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Emily D. Swoboda
 

Follow the Money

13 June 2008

In the United States, gambling issues drew upwards of $6.98 million in lobbyist spending in the first quarter of 2008.

But, narrowing the field to Internet gambling issues, gaming interests spent almost as much in the first three months of 2008 lobbying Congress as they did in the last six months of 2007.

According to Congressional documents, lobbyists have reported approximately $2.86 million in lobbying expenses for the first quarter of 2008, compared to a total of $3.3 million in the second half of 2007.

The following figures were reported in first quarter of 2008 and the second half of 2007, respectively.

American Gaming Association

The group with the deepest pockets -- once again -- is the American Gaming Association, a trade group that represents the interests of the land-based casino industry.

Though the organization remains neutral on issues relating to Internet gambling, it has publicly supported a proposal introduced in 2007 to conduct a study of Internet gambling to see whether it could be properly regulated in the United States.

The association has spent $800,000 so far this year, in-house, lobbying the Internet gambling study bill as well as legislation relating to the regulation and taxation of Internet gambling. The A.G.A. has also lobbied legislation that would establish a clear definition of skill games in the United States Code.

The association spent the same amount in the second half of 2007.

PartyGaming

In the first quarter, PartyGaming, the Gibraltar based operator, spent $90,000 through two separate lobbying firms on issues relating to online gaming legislation, including "possible amendments to the Unlawful Internet Gambling Enforcement Act."

PartyGaming spent $220,000 in the second half of 2007.

Poker Players Alliance

The Poker Players Alliance, a group advocating American poker players' rights, is one of the highest spenders so far this year.

During the first quarter, it spent $346,750 on in-house lobbying efforts, as well as $300,000 with five other lobbying firms.

The P.P.A. spent $1.2 million in the second half of 2007.

Sportingbet

Sportingbet, the United Kingdom-based operator, spent $80,000 in the first quarter, which is the same amount it spent in the second half of 2007.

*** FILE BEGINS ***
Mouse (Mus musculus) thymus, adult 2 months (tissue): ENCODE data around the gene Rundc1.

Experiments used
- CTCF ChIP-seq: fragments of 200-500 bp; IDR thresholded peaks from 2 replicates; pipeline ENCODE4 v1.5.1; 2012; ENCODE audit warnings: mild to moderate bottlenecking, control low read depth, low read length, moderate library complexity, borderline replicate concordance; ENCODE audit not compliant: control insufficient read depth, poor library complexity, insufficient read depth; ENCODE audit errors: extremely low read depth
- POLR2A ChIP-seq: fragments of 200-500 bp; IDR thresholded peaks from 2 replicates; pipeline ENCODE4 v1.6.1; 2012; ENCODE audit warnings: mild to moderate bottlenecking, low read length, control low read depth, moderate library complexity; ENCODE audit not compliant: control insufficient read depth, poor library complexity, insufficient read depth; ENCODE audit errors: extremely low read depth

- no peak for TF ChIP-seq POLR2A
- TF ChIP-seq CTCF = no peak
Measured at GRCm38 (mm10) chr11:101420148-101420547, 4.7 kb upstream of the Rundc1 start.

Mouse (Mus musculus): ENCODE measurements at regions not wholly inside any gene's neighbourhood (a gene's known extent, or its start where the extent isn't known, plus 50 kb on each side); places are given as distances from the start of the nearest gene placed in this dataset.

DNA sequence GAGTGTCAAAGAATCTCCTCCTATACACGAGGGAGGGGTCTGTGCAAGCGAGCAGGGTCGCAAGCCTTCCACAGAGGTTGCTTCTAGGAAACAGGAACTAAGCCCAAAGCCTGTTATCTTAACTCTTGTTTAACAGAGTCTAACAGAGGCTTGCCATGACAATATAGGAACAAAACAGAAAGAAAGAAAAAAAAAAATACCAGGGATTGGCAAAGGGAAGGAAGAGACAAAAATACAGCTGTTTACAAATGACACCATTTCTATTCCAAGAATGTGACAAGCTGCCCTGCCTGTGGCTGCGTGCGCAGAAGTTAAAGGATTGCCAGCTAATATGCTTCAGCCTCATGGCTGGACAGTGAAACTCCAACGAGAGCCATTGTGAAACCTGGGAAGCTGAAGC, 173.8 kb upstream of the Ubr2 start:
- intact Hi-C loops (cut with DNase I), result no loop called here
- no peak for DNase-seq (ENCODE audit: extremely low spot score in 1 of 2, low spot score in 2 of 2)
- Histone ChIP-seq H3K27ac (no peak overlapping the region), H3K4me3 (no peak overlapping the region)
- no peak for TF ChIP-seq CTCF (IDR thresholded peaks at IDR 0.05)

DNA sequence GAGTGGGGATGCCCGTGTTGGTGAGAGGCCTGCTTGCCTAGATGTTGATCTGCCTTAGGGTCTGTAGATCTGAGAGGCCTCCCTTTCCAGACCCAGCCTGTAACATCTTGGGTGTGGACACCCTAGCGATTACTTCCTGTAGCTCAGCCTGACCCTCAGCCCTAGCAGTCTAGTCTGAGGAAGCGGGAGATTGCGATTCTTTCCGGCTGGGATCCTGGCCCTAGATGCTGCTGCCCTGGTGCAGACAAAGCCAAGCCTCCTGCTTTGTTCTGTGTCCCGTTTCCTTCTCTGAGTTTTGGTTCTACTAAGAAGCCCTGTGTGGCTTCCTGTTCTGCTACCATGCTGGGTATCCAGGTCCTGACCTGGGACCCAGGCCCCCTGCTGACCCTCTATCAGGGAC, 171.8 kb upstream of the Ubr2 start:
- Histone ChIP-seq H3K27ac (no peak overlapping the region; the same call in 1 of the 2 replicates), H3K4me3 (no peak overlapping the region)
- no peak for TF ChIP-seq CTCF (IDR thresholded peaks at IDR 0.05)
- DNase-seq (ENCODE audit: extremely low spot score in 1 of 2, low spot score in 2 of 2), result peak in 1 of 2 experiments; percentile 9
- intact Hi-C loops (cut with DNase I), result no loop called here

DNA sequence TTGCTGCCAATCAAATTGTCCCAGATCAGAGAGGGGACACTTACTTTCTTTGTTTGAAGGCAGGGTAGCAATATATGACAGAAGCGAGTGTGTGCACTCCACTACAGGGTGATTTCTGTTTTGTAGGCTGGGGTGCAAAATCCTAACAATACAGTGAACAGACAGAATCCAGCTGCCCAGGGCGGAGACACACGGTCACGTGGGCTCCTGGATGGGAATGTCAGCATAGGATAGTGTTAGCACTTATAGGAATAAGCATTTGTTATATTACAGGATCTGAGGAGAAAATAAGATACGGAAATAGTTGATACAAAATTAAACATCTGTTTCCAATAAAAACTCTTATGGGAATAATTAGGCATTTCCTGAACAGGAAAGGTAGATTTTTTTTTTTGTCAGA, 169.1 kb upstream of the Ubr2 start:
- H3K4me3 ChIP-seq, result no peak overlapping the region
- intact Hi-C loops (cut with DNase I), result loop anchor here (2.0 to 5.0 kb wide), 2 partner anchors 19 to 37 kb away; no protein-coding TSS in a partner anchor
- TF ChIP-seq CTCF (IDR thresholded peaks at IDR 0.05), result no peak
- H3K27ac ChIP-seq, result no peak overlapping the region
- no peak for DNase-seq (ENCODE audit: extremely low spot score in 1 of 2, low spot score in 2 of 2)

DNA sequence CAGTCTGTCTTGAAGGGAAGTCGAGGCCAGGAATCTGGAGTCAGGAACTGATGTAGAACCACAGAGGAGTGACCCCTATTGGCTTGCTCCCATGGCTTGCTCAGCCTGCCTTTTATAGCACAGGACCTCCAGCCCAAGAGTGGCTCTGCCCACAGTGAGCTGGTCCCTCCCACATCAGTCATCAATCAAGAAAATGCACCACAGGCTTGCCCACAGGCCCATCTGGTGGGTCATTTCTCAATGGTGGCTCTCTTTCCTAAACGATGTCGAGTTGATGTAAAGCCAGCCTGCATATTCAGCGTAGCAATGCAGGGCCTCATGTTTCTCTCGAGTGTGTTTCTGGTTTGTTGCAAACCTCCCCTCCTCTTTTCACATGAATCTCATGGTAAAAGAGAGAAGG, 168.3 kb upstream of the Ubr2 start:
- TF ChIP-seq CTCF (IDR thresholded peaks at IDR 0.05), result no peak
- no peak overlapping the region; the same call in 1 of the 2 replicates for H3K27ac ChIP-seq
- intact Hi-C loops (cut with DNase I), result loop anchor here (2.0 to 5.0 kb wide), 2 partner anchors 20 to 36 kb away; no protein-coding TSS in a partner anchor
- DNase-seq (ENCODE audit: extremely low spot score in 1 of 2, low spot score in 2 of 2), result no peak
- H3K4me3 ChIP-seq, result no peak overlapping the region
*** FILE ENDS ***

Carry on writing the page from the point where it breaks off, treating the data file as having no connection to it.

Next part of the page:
Interactive Gaming Council

The Interactive Gaming Council, a trade association based in Vancouver, spent $432,950 using nine lobbying firms in the first quarter. The council is fast approaching the $490,000 it spent in the second half of last year.

Antigua Online Gaming Association

The Antigua Online Gaming Association saw $90,000 go to lobbying efforts in the first quarter.

The association, which represents online gambling businesses licensed in Antigua, has a particular interest in seeing a change in United States legislation covering online gambling.

Antigua and the United States have been embroiled in a battle at the World Trade Organization over the United States' prohibitive Internet gambling laws.

The association spent $120,000 on lobbying in the last six months of 2007.

Interactive Skill Games Association

The Interactive Skill Games Association spent $40,000: half on in-house lobbying and half through a firm. The total, however, is $100,000 less than the group spent in the second half of last year.

American Bankers Association

The American Bankers Association, a group which lobbies on behalf of banks nationwide, spent a total of $2.2 million on several issues, including the regulation of Internet gambling.

It is unclear, however, what portion of the money went to Internet gambling regulatory issues.

Interactive Gaming News did not previously report on the lobbying spending of the American Bankers Association.

IGN's Take

Perhaps the spending push from gaming interests was motivated by the election year, which could see a change in the current party's rule over the administration. In addition, the election will cut short this year's legislative session. It stands to reason the I-gaming industry, which suffered tremendous financial loss upon the enactment of the United States I-gaming ban, would want to put forth the effort to ensure that a well-placed politician could benefit the global Internet gambling industry.

The preceding figures were provided by the Senate's Lobbying Disclosure Act Database and OpenSecrets.org, a Web site that tracks political spending.

Due to time constraints and deadlines, IGN was unable to provide the names of all of the lobbying firms. To access that information, please visit Lobbying Disclosure Act Database and OpenSecrets.org.

Follow the Money is republished from iGamingNews.com.
Emily D. Swoboda
Emily D. Swoboda